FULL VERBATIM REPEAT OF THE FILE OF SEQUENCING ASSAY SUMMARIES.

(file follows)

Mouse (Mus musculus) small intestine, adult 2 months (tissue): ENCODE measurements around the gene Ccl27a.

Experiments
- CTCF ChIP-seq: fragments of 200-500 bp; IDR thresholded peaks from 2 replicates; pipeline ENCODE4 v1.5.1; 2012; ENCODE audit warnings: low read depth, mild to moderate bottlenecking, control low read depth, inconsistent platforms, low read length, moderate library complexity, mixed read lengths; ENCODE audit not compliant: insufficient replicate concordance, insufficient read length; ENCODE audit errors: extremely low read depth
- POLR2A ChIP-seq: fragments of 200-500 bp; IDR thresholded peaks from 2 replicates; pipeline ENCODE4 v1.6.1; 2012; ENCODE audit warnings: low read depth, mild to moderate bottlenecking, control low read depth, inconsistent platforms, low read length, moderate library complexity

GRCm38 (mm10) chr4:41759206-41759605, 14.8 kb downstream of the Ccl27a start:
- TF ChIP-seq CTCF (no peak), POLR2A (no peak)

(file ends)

Mouse (Mus musculus) small intestine, adult 2 months (tissue): ENCODE measurements around the gene Ccl27a.

Experiments
- CTCF ChIP-seq: fragments of 200-500 bp; IDR thresholded peaks from 2 replicates; pipeline ENCODE4 v1.5.1; 2012; ENCODE audit warnings: low read depth, mild to moderate bottlenecking, control low read depth, inconsistent platforms, low read length, moderate library complexity, mixed read lengths; ENCODE audit not compliant: insufficient replicate concordance, insufficient read length; ENCODE audit errors: extremely low read depth
- POLR2A ChIP-seq: fragments of 200-500 bp; IDR thresholded peaks from 2 replicates; pipeline ENCODE4 v1.6.1; 2012; ENCODE audit warnings: low read depth, mild to moderate bottlenecking, control low read depth, inconsistent platforms, low read length, moderate library complexity

GRCm38 (mm10) chr4:41759206-41759605, 14.8 kb downstream of the Ccl27a start:
- TF ChIP-seq CTCF (no peak), POLR2A (no peak)